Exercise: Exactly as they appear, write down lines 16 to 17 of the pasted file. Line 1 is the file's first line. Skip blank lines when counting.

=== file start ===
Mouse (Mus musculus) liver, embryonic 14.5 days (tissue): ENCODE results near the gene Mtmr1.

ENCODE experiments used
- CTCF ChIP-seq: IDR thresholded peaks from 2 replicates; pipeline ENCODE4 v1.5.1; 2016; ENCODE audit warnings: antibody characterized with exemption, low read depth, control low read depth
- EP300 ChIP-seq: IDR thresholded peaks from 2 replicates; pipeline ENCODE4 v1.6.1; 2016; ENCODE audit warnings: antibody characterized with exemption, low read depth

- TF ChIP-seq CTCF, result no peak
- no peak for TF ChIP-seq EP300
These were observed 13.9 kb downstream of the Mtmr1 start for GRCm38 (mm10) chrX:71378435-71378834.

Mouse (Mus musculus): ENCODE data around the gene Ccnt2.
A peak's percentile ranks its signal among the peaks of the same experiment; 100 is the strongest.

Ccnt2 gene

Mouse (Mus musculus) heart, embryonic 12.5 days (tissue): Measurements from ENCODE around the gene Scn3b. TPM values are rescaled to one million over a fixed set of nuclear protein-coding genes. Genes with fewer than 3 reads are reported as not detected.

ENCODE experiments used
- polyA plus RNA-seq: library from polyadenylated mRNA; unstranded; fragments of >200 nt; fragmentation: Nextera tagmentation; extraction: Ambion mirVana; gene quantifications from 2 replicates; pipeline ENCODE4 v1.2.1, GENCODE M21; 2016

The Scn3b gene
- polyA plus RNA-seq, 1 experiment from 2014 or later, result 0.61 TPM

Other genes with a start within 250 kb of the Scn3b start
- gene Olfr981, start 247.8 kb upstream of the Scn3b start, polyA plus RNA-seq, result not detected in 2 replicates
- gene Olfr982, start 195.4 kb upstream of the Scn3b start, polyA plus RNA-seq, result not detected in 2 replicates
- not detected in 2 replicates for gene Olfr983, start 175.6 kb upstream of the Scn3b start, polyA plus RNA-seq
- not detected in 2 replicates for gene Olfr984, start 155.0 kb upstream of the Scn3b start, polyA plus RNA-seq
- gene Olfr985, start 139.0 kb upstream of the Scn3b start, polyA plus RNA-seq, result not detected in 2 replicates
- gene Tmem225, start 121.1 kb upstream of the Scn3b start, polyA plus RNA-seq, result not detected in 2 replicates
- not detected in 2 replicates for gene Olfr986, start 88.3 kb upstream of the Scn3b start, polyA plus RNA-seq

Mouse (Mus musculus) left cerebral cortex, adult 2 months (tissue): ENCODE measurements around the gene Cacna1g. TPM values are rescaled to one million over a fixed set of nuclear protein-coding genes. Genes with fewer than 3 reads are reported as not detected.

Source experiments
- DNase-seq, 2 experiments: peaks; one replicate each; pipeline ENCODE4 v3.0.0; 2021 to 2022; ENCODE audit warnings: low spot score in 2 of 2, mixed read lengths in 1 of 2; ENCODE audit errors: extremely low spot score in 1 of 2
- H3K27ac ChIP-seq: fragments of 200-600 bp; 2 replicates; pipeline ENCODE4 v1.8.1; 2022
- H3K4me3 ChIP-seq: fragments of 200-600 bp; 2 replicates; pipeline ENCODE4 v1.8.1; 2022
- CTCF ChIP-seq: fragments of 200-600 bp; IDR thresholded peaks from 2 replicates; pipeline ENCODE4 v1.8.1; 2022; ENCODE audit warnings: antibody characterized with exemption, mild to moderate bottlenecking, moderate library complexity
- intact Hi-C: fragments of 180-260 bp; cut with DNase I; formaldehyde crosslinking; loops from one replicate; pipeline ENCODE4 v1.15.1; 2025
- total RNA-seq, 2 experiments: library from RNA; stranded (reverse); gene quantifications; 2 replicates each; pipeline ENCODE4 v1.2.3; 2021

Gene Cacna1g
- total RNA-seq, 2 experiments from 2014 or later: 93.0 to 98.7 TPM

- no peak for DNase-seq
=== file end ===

Other genes with a start within 250 kb of the Scn3b start
- gene Olfr981, start 247.8 kb upstream of the Scn3b start, polyA plus RNA-seq, result not detected in 2 replicates